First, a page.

Many beginners, or divers that lack experience, often ponder the question of what position to put a dive in when competing in a meet.
While straight position is used rarely in the optional rounds, with the exception of a back or reverse 1 ½ straight, the question of whether to use tuck, pike or layout does rear its head on a regular basis during the fundamental, or voluntary round of dives.
For the lay person, the response to the question is usually,”the dive with the highest degree of difficulty, or course!” But before you dive right in and change all your dives to layout, here are a few points to consider.
1. Dives in Layout Are Harder to do Correctly
Photo: Junko Kimura/Getty Images
Any diver can fall off backwards, or do a backbend into the water, but correctly executing dives in straight position (or layout as the two terms describe the same position) requires excellent balance and technique. As a result, dives in straight position have a higher degree of difficulty
. If the diver has not learned how to jump properly during dives in layout, it is a pretty sure bet that that dive will not receive high scores. Now if the diver has an adequate jump on a back dive tuck, the chances are that they will receive higher judges awards, and despite the lower degree of difficulty, an overall higher score.
2. Dives in Tuck or Pike Can Hide Flaws
Photo: Harry How/Getty Images
Dives that are executed in tuck or pike have more movement. The act of grabbing for the tuck position or touching the toes in pike, coupled with a proper kick out and stretch for the water, will make the dive appear “busy.” Because of this movement, flaws may not be as noticeable as in layout, where the straight position is sustained throughout the majority of the dive – the diver hanging in the air as the judges’ critique every aspect of their form.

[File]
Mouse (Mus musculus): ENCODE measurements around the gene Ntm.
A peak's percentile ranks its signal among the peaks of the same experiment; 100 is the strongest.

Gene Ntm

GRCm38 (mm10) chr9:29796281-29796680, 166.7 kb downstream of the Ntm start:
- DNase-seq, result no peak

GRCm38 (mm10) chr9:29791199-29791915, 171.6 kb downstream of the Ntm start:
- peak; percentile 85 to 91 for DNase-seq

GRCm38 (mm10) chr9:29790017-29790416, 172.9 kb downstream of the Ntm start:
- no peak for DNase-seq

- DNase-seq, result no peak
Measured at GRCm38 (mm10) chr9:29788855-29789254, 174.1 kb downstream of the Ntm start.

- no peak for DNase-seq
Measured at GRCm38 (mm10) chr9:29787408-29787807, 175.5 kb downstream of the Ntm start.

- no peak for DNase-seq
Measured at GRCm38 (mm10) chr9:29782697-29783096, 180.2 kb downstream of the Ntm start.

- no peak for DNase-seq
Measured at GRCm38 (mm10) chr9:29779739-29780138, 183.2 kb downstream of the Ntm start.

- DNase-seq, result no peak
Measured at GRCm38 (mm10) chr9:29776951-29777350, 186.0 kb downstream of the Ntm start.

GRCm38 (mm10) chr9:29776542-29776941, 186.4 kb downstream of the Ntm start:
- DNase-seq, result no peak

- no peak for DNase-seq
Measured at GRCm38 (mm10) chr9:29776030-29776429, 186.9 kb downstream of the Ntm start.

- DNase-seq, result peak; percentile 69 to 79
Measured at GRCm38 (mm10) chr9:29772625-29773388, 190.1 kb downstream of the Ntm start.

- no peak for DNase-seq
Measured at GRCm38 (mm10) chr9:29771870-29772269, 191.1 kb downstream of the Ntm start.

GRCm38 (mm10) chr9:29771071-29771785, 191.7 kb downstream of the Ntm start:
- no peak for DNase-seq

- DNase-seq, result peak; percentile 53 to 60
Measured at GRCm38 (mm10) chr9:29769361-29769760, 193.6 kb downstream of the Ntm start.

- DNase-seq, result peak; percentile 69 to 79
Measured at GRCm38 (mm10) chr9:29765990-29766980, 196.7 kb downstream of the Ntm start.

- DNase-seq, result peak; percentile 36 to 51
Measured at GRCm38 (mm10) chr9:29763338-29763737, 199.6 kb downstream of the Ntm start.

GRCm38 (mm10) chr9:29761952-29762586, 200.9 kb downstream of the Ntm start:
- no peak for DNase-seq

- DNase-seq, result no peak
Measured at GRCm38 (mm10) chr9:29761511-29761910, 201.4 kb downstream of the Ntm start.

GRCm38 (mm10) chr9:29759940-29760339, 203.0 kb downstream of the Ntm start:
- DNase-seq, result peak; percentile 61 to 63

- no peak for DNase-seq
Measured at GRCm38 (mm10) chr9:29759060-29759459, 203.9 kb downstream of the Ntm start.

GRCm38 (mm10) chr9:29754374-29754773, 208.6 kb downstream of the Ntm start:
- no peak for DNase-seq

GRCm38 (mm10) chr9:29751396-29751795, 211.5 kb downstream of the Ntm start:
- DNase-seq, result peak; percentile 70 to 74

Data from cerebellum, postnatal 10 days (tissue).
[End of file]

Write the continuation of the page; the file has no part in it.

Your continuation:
3. More Aesthetic Body Lines Have an Advantage in Layout
Photo: Tony Duffy/Getty Images
Divers that execute a dive properly, and with better body lines, score better. That is not to say the best-looking divers win, and the importance of this point has diminished as many of the fundamental, or voluntary dives, are only used in the junior ranks in FINA
and in high school. But given equal dives, the one that looks better will receive better scores. So if you’re diving can be characterized as more power that grace, find ways to capitalize on that with dives in tuck and pike and eliminate layout. On the other hand, if aesthetics and grace are what make you good, use that to your advantage and add as many dives in straight position as possible.
4. Dives in Tuck or Pike Lead to Better Fundamentals
Photo: Quinn Rooney
Continuing to do voluntary dives in tuck or pike will help to develop better fundamentals that in turn, will make a diver’s optional dives get better. While it is important to do voluntary dives well, competitions are generally not won or lost with these dives. The optional rounds are the meat and potatoes of a diver’s list
, and should garner the most attention during a diver’s workout. So anytime you can do anything to improve your optionals . . . do it!